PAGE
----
Chamber of Commerce.
    \121\ Comments of IFA.
    \122\ Comments of AGC; American Pizza Community; Americans for 
Prosperity Foundation; Competitive Enterprise Institute; HR Policy 
Association; IFA; James Bitzonis; National Association of 
Manufacturers (NAM); NAHB; National Retail Federation; National 
Roofing Contractors Association; Restaurant Law Center and National 
Restaurant Association.
---------------------------------------------------------------------------

    Many commenters agree with the NPRM's discussion of how the common 
law treats forms of reserved control.\123\ One of these commenters 
cites the District of Columbia Circuit's discussion in BFI v. NLRB, 911 
F.3d at 1211, of how ``the `right to control' runs like a leitmotif 
through the Restatement (Second) of Agency.'' \124\ In particular, some 
commenters cited approvingly to the NPRM's discussion of common-law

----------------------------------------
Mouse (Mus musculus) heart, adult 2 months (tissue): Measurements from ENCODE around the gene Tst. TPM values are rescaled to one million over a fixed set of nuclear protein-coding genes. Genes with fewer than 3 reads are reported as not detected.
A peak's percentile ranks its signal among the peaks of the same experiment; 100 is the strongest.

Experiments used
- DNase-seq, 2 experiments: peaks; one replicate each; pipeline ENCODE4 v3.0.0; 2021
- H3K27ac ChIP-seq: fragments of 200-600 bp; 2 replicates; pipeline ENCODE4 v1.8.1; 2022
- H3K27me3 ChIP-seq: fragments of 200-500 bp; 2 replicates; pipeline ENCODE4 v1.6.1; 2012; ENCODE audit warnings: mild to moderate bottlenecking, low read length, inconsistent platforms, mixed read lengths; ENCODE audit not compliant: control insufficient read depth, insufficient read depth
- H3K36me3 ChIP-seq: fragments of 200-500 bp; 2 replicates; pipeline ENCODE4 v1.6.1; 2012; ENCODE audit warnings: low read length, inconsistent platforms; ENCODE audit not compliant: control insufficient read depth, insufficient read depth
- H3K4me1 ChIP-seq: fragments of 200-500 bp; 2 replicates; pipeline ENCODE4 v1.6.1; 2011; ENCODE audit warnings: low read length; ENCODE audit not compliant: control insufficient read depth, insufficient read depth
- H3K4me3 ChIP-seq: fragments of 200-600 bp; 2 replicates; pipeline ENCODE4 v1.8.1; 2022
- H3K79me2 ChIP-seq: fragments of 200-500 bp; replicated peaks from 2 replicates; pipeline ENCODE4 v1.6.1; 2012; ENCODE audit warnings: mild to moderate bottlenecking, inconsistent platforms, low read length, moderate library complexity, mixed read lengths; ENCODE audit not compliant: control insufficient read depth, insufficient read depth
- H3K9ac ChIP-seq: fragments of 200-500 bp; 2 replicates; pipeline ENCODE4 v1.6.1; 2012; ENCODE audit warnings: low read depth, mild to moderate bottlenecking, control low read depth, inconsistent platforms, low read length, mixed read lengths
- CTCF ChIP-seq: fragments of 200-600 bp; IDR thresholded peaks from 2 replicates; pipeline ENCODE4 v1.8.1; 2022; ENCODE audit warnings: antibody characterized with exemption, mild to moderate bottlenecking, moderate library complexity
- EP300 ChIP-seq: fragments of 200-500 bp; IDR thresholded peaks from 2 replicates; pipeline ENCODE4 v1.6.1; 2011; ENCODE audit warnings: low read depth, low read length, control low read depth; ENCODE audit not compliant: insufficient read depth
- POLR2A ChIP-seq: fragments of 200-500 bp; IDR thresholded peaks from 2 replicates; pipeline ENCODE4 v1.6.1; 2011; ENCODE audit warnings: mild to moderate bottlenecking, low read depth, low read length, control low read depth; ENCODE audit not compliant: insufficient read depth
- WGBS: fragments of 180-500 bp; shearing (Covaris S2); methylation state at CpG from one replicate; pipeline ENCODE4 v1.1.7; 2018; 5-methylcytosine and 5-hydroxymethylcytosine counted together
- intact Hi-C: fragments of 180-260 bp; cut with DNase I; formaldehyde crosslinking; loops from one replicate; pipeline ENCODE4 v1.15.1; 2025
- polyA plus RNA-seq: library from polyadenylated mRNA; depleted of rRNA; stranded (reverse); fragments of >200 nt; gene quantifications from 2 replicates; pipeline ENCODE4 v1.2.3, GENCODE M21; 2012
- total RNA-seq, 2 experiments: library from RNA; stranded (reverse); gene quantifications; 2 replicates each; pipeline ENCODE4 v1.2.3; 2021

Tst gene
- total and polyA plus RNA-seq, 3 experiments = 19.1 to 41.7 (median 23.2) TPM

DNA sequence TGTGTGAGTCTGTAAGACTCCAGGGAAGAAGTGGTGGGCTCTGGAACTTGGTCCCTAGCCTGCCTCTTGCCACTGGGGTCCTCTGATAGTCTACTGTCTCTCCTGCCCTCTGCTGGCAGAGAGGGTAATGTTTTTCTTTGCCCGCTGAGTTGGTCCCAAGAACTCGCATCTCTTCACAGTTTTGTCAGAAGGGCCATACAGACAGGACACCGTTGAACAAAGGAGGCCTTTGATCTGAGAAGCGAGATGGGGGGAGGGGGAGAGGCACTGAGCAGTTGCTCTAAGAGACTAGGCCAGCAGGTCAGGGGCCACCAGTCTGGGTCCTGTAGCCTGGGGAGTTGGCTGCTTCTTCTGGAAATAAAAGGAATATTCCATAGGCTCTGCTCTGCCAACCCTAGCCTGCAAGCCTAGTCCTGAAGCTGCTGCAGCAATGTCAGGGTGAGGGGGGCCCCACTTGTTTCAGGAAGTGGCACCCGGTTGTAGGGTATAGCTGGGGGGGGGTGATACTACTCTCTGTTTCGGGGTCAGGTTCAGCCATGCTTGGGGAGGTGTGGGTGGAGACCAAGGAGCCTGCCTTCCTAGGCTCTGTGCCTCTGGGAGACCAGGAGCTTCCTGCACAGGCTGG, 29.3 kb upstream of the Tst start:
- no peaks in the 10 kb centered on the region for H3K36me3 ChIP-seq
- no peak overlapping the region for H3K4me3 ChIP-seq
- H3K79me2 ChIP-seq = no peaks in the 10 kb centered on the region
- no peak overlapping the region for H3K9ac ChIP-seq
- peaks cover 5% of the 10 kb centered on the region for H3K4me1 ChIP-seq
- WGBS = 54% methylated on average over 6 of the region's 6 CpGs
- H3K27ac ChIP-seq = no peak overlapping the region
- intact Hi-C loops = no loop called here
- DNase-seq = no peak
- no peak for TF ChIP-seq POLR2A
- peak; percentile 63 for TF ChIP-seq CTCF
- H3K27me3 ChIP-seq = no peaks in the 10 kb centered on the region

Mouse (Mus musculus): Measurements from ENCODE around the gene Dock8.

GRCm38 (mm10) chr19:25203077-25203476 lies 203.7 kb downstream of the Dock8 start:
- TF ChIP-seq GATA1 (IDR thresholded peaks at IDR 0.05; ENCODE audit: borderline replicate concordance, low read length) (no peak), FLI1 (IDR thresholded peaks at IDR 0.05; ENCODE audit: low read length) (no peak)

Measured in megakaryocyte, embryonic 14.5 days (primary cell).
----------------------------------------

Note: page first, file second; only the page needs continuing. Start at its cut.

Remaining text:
judicial decisions that treat reserved control as an especially 
probative indication of an agency relationship.\125\ See, e.g., Dovell 
v. Arundel Supply Corp., 361 F.2d 543, 545 (D.C. Cir. 1966) (quoting 
Grace v. Magruder, 148 F.2d 679, 681 (D.C. Cir. 1945)) (``[I]t is the 
right to control, not control or supervision itself, which is most 
important.'').
---------------------------------------------------------------------------

    \123\ Comments of AFL-CIO; Congressman Scott et al.; General 
Counsel Abruzzo; NELP. A few of these commenters suggest that the 
Board omit references to ``reserved'' and ``indirect'' control in 
the final rule to eschew any suggestion that the joint-employer 
analysis requires control to be taxonomized. See comments of AFL-
CIO; International Union of Operating Engineers (IUOE). As we hope 
to make clear in our discussion of the comments we received and the 
final rule, our intention is for the final rule to reflect the 
common law's view that control is the touchstone of an agency